Just back from Europe.
Where I got lost (maybe kidnapped would be a better description), read all about it:-
Andrew Beattie very kindly offered to drive over to Holland and take me back to England for the Portsmouth and Bristol festivals.
Except for not being able to get any refund on my tickets from Schipol via Frankfurt to Heathrow (cunningly organised to get 96kgms plus two carry-ons as opposed to the 20 + one for Schipol to Southhampton direct), this seemed like a generally good idea- company, not having to pack so tight, avoiding Heathrow, and all that.
As it happened, he didn’t give me much choice as he’d rung NZ and had Elwyn cancel my tickets before I could.
So, there we were talking ninety to the dozen, catching up on kite gossip while barreling down the highway out of Den Hague heading for the Calais Chunnel portal,- or at least that’s what we thought.
After an hour or few I noticed a road sign saying, wait for it, AUSFAHRT.
No language specialist, this still struck me as not particularly likely to be in Holland, nor in Belgium and especially not in France where I would expect it to read Le Ausfahrt at the very least.
We turned back just before Oberhausen which is in the Ruhr district of Germany and about the width of France away from our intended destination- and had a pleasant if meandering drive through many small towns in Germany, Southern Holland and Belgium that I expect never to see again, finally arriving in Portsmouth after an elapsed journey time of 12 hours or so.
Probably this is about the time I would have waited in Heathrow for my bags to catch up anyway, so, with the sightseeing and all, not such a bad trip.
In a butterfly effect, Christchurch (NZ) property prices might eventually even edge upwards a bit as a consequence of this journey, a pleasant contemplation for Elwyn and I as house owners there- but this is a completely ‘nother story which you could get to hear about in months to come.
So what’s new?
Well for one thing, we now have more staff here in Ashburton than ever before in our 30 something year business history in kitemaking- not at all what I expected as we moved more and more to licensing and offshore production from 1997 on (and which is in full song). The kite market is thumping.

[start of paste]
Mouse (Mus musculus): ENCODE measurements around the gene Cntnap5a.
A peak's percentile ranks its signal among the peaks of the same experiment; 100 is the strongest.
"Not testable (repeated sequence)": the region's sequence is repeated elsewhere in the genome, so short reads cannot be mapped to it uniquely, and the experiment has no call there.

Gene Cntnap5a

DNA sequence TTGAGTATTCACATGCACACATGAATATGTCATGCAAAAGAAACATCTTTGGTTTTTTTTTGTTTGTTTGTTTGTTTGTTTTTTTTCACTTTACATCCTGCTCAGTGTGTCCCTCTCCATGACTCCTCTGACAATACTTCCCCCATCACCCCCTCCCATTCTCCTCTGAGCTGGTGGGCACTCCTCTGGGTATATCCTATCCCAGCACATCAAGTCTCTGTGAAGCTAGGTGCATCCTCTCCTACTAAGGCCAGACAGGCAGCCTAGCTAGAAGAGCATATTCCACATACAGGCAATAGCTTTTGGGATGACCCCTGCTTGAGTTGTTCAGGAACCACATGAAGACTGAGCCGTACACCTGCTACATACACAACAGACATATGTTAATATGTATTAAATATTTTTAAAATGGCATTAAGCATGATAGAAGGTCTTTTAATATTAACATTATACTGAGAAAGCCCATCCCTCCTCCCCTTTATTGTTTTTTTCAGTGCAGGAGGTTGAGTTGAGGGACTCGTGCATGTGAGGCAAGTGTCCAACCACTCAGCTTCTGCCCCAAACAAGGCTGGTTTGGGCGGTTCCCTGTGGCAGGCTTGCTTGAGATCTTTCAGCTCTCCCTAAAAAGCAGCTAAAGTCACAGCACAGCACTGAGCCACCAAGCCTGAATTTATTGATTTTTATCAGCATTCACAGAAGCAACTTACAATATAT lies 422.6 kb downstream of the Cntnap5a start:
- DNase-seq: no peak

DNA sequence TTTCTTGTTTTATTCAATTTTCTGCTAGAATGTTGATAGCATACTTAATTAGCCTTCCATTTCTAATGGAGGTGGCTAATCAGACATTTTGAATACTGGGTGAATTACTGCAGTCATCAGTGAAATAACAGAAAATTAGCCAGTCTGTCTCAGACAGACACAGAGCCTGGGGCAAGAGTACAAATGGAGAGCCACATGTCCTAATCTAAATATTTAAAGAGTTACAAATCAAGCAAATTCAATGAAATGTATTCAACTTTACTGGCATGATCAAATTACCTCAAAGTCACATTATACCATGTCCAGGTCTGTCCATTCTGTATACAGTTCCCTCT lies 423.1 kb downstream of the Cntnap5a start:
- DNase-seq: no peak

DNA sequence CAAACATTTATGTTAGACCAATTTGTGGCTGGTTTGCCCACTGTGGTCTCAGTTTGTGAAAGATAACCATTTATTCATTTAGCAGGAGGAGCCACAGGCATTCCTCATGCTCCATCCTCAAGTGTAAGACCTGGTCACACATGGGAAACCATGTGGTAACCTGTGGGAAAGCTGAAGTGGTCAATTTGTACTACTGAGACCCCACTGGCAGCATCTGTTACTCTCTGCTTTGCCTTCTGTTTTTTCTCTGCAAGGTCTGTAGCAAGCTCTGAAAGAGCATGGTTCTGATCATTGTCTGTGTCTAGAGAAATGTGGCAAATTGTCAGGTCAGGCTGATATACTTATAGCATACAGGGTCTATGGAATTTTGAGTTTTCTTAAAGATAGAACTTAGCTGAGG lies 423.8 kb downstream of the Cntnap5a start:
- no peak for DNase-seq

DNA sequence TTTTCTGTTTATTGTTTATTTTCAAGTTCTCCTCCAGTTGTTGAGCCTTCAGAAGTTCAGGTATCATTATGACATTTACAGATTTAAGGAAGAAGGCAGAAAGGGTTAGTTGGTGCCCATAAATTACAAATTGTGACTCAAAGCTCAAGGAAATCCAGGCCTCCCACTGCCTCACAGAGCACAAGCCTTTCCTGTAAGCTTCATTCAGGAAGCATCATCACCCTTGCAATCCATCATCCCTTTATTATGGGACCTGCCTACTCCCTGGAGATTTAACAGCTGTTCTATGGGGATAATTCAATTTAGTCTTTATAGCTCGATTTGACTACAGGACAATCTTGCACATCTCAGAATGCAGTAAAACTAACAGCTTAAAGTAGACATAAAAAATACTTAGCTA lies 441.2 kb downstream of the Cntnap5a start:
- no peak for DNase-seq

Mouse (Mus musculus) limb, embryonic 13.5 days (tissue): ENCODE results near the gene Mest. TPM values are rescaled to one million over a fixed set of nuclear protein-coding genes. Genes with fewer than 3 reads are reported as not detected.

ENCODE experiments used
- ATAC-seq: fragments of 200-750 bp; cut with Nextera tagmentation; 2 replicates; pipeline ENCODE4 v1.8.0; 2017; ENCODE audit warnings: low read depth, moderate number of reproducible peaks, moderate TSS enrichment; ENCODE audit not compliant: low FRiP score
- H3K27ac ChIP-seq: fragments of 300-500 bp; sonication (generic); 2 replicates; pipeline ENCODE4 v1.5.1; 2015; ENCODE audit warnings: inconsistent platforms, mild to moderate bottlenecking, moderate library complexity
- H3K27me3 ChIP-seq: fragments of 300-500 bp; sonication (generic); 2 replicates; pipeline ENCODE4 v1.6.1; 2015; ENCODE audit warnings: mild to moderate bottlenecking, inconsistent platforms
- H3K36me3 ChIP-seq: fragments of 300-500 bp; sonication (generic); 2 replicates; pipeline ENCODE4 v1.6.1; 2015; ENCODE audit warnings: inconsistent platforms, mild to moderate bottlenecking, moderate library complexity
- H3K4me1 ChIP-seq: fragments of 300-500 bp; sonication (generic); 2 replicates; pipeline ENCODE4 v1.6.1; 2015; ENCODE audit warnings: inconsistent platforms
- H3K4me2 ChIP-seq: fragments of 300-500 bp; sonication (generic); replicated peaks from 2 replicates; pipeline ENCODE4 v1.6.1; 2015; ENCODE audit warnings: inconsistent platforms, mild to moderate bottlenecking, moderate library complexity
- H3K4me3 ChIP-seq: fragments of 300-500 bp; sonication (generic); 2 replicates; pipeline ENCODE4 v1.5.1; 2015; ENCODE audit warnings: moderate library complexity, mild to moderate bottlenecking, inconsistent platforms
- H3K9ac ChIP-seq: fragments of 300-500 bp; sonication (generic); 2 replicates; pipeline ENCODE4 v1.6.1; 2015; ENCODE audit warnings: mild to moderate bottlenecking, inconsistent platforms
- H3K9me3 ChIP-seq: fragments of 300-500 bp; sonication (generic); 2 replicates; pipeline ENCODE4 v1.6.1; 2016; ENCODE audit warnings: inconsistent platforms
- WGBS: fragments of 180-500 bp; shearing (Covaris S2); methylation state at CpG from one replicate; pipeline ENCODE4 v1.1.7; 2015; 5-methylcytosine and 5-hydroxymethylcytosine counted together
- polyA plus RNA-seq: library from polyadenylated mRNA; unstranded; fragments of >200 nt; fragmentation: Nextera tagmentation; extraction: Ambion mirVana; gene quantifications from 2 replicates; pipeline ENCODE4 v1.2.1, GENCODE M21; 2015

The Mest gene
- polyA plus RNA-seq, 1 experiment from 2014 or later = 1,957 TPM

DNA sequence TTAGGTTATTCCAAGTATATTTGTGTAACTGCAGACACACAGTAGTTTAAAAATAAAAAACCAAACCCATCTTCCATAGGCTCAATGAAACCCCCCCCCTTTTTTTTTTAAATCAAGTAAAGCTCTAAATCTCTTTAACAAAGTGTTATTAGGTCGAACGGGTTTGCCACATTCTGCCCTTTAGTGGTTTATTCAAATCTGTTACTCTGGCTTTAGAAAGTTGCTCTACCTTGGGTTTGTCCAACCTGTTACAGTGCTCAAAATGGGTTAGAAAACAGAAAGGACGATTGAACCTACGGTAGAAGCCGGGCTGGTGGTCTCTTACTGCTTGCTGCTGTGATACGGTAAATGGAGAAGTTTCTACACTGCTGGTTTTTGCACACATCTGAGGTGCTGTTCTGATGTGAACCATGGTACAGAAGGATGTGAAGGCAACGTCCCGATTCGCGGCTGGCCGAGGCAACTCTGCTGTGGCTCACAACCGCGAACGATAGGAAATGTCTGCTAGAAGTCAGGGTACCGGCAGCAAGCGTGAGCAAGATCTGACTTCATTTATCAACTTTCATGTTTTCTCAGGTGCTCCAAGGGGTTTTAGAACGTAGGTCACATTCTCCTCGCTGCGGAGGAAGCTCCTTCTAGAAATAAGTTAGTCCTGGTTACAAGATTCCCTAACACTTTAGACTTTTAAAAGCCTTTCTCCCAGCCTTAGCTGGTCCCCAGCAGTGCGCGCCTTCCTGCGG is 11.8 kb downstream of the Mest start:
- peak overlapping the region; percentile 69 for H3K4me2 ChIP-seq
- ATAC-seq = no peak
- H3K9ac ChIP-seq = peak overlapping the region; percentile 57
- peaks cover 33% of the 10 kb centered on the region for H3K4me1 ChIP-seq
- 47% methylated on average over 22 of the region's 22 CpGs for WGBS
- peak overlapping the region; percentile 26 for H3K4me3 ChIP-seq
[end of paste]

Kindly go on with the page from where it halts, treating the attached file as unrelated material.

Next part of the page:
And, this is well before the full impact of our latest design (last month’s newsletter) will hit.
What exactly is this new design?
It’s a Flag kite- single line and an end (?) result of the development that started with the quilts- but now much higher aspect ratio (that is wider than long) and specifically for displaying national and local flags, pictures, logo’s, advertising messages- and patchwork designs also of course.
It has just two rectangular skins connected by thru cords and will generally use a spinner on a Y bridle or tube tails for extra stabilisation and visual effect (but can be designed to fly without).
Flying?- already by the best of any soft kite bar the pilot (and not always even that) I’ve ever designed. Its stability across a very wide wind range is impressive.
Large (greater than 4m span) open leading edge versions do currently sometimes have a problem in very light or very turbulent winds; if they lose inflation momentarily while flying (as open leading edge kites can in such conditions) then they will not generally re-inflate before falling. One solution is to use a pilot above them in such conditions. Another will be to build in leading edge valves to hold inflation through lulls. There are a few other remedies I can try, but even with no improvement, it’s only the larger sizes that are so effected, and then only occasionally and in conditions that are marginal for any soft kite anyway so this kite is already a winner.
Attached are photos of NZ, UK and US flag versions. The largest we’ve built so far is an 8m Union Jack (which, inadvertently, is conventionally orientated when viewed from the back rather than from the fliers perspective) and there’s a 10m US flag (guess where I’m going next) being built now along with various one-off’s for customers who ordered after seeing them flying during the last month. I don’t see any particular size limit.
A patent application was filed for this design on 7 August: NZ 527, 454. International filings will follow as per the required timetable. This is a for a full patent, not the much narrower “design patent” or “design registration”. I expect the application to be successful and to protect us against copiers because it is for significant features not trivial or subsidiary elements.
David Gomberg (Gomberg Kite Productions) will be the master licensee for this design in the US, Vlieger Op for the Europe and they will each also be the primary sources in these countries for one-off designs. Vlieger Op are currently negotiating a sub-license with Lutz Treczocks in Germany for this purpose.
Larger sizes and one-offs will also be available ex NZ directly, to order, for anywhere in the world.
I expect that various volume kite manufacturers will take up licenses for small sizes( 1.5m span and under), but haven’t checked up on how these negotiations are progressing for 2 weeks- and the opportunity was only made known 4 weeks ago. Probably nothing is yet settled.
To enable individual kitemakers to avail themselves of this design, we will be offering numbered license stickers for sale at nominal or modest price- but only one per user per time. I’m intending to make dimensions, thru cord and bridling information available with each sticker purchased but won’t get this organised for some months as I’m sure the design is not yet optimal.
See also the “Three quilts at Norderney” photo attached- now that the flag patent application has been filed we can also offer patchwork designs in rectangular form as well.
Ashburton, 3 Sept ’03.